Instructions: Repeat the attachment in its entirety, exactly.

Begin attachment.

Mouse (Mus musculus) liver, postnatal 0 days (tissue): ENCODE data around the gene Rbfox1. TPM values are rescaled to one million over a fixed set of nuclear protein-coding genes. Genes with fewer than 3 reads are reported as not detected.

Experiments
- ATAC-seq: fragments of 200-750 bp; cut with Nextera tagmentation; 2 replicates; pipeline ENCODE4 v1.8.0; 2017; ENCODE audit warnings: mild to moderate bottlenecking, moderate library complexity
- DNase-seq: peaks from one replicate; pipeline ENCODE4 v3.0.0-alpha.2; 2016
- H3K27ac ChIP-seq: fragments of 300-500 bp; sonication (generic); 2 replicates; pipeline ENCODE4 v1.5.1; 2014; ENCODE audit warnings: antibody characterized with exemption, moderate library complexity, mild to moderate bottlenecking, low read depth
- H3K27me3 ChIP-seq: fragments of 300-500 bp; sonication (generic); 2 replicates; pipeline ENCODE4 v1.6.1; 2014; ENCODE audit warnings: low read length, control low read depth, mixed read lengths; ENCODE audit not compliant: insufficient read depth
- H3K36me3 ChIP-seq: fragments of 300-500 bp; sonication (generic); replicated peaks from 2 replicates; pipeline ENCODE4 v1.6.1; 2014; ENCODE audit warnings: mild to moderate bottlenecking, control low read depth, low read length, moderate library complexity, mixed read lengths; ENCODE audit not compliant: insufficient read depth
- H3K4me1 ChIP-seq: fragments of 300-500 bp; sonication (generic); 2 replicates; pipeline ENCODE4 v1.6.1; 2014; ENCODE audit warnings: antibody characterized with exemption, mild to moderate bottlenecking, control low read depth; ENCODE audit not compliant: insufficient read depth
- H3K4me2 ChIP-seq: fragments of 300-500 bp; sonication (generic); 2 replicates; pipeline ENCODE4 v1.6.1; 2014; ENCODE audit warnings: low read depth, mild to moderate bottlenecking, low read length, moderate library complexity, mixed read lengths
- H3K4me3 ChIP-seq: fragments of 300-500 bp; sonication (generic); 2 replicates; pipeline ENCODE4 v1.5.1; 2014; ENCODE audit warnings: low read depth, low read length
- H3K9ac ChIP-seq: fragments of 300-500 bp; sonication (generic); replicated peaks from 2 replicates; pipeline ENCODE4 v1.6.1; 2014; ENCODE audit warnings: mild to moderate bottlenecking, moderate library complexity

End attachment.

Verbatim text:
Mouse (Mus musculus) liver, postnatal 0 days (tissue): ENCODE data around the gene Rbfox1. TPM values are rescaled to one million over a fixed set of nuclear protein-coding genes. Genes with fewer than 3 reads are reported as not detected.

Experiments
- ATAC-seq: fragments of 200-750 bp; cut with Nextera tagmentation; 2 replicates; pipeline ENCODE4 v1.8.0; 2017; ENCODE audit warnings: mild to moderate bottlenecking, moderate library complexity
- DNase-seq: peaks from one replicate; pipeline ENCODE4 v3.0.0-alpha.2; 2016
- H3K27ac ChIP-seq: fragments of 300-500 bp; sonication (generic); 2 replicates; pipeline ENCODE4 v1.5.1; 2014; ENCODE audit warnings: antibody characterized with exemption, moderate library complexity, mild to moderate bottlenecking, low read depth
- H3K27me3 ChIP-seq: fragments of 300-500 bp; sonication (generic); 2 replicates; pipeline ENCODE4 v1.6.1; 2014; ENCODE audit warnings: low read length, control low read depth, mixed read lengths; ENCODE audit not compliant: insufficient read depth
- H3K36me3 ChIP-seq: fragments of 300-500 bp; sonication (generic); replicated peaks from 2 replicates; pipeline ENCODE4 v1.6.1; 2014; ENCODE audit warnings: mild to moderate bottlenecking, control low read depth, low read length, moderate library complexity, mixed read lengths; ENCODE audit not compliant: insufficient read depth
- H3K4me1 ChIP-seq: fragments of 300-500 bp; sonication (generic); 2 replicates; pipeline ENCODE4 v1.6.1; 2014; ENCODE audit warnings: antibody characterized with exemption, mild to moderate bottlenecking, control low read depth; ENCODE audit not compliant: insufficient read depth
- H3K4me2 ChIP-seq: fragments of 300-500 bp; sonication (generic); 2 replicates; pipeline ENCODE4 v1.6.1; 2014; ENCODE audit warnings: low read depth, mild to moderate bottlenecking, low read length, moderate library complexity, mixed read lengths
- H3K4me3 ChIP-seq: fragments of 300-500 bp; sonication (generic); 2 replicates; pipeline ENCODE4 v1.5.1; 2014; ENCODE audit warnings: low read depth, low read length
- H3K9ac ChIP-seq: fragments of 300-500 bp; sonication (generic); replicated peaks from 2 replicates; pipeline ENCODE4 v1.6.1; 2014; ENCODE audit warnings: mild to moderate bottlenecking, moderate library complexity